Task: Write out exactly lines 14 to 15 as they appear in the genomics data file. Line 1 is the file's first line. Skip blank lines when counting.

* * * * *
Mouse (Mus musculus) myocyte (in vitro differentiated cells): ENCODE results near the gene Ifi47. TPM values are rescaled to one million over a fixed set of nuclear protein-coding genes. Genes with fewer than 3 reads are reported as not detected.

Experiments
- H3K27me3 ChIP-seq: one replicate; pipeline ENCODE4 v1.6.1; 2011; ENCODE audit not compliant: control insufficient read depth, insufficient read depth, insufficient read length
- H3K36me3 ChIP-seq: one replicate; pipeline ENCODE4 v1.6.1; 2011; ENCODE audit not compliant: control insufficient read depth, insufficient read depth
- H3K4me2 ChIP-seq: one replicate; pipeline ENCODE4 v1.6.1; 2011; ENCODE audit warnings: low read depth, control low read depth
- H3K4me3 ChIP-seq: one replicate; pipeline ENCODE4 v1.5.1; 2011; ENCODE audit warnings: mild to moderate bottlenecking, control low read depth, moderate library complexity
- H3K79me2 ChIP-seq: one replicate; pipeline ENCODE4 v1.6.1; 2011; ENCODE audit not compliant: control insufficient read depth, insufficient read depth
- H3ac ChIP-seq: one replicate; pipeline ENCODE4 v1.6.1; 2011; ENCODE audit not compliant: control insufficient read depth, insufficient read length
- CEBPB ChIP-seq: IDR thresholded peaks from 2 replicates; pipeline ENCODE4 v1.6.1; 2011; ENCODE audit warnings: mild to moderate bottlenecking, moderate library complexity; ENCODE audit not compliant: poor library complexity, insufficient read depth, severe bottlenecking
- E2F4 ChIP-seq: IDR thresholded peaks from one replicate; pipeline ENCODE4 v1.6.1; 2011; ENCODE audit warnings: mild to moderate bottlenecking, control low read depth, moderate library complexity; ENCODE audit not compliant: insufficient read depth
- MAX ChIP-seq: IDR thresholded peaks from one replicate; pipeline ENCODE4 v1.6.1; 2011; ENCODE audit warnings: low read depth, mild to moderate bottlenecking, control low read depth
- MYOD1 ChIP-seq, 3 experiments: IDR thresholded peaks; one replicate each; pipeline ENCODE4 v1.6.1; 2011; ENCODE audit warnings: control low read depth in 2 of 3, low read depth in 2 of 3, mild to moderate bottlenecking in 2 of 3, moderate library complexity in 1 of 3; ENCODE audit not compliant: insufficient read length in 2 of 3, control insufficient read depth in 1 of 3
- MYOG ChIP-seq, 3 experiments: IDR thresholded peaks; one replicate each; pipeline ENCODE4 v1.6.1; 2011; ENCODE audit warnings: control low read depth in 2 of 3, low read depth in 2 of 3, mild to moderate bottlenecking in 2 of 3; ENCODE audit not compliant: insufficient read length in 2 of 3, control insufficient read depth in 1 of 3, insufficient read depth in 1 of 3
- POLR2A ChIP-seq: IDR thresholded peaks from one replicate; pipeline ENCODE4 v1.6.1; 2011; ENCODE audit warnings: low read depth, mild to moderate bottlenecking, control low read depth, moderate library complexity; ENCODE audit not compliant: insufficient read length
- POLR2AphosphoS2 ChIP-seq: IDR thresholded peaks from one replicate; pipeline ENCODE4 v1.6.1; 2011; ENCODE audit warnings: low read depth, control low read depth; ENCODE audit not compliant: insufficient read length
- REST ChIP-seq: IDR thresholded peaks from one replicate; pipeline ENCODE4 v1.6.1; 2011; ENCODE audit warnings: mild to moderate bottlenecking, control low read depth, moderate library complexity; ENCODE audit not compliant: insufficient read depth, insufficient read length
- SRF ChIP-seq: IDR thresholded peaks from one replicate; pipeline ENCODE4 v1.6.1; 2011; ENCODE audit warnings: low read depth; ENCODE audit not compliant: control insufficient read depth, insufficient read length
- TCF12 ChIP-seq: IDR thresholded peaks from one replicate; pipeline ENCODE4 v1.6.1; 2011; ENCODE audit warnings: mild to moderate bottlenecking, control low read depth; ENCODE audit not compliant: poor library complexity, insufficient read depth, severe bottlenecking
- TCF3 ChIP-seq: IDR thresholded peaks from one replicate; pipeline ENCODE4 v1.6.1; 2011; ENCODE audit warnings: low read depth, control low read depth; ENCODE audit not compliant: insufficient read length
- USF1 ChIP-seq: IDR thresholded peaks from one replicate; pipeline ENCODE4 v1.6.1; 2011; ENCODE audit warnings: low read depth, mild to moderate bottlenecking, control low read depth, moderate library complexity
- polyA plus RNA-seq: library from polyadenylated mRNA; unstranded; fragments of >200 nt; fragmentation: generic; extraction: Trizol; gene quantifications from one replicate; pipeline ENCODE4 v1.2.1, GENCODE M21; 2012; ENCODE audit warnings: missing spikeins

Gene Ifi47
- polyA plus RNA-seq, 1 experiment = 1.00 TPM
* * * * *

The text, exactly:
- POLR2A ChIP-seq: IDR thresholded peaks from one replicate; pipeline ENCODE4 v1.6.1; 2011; ENCODE audit warnings: low read depth, mild to moderate bottlenecking, control low read depth, moderate library complexity; ENCODE audit not compliant: insufficient read length
- POLR2AphosphoS2 ChIP-seq: IDR thresholded peaks from one replicate; pipeline ENCODE4 v1.6.1; 2011; ENCODE audit warnings: low read depth, control low read depth; ENCODE audit not compliant: insufficient read length